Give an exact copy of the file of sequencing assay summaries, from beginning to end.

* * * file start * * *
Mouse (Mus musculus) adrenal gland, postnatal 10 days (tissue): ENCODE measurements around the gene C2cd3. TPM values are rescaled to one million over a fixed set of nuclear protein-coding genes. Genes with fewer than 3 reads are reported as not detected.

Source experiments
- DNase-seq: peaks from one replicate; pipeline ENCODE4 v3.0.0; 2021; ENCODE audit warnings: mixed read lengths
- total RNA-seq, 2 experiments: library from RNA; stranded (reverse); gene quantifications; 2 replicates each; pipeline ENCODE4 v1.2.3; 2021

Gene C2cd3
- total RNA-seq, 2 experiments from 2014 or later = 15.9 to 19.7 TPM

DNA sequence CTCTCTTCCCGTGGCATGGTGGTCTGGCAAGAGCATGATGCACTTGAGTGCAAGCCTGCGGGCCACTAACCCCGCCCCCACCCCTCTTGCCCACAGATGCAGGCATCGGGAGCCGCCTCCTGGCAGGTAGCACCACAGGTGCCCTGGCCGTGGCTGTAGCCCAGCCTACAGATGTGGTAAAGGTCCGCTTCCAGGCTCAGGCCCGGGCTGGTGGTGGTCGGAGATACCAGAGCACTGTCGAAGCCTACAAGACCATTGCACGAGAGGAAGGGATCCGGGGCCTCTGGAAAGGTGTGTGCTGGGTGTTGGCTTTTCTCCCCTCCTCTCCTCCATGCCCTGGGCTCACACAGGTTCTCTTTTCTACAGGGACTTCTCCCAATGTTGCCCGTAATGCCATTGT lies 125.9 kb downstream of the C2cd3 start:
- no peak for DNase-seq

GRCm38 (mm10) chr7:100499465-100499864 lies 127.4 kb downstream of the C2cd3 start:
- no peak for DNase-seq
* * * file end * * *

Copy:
Mouse (Mus musculus) adrenal gland, postnatal 10 days (tissue): ENCODE measurements around the gene C2cd3. TPM values are rescaled to one million over a fixed set of nuclear protein-coding genes. Genes with fewer than 3 reads are reported as not detected.

Source experiments
- DNase-seq: peaks from one replicate; pipeline ENCODE4 v3.0.0; 2021; ENCODE audit warnings: mixed read lengths
- total RNA-seq, 2 experiments: library from RNA; stranded (reverse); gene quantifications; 2 replicates each; pipeline ENCODE4 v1.2.3; 2021

Gene C2cd3
- total RNA-seq, 2 experiments from 2014 or later = 15.9 to 19.7 TPM

DNA sequence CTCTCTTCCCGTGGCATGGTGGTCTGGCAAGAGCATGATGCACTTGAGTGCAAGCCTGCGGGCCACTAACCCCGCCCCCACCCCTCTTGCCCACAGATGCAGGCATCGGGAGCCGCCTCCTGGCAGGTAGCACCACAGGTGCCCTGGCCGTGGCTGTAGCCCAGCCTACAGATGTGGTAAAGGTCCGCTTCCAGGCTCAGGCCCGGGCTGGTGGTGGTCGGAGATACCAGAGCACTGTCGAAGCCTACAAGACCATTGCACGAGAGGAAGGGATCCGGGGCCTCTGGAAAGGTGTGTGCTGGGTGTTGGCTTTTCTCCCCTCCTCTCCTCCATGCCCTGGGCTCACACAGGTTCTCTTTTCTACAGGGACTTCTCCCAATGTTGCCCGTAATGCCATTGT lies 125.9 kb downstream of the C2cd3 start:
- no peak for DNase-seq

GRCm38 (mm10) chr7:100499465-100499864 lies 127.4 kb downstream of the C2cd3 start:
- no peak for DNase-seq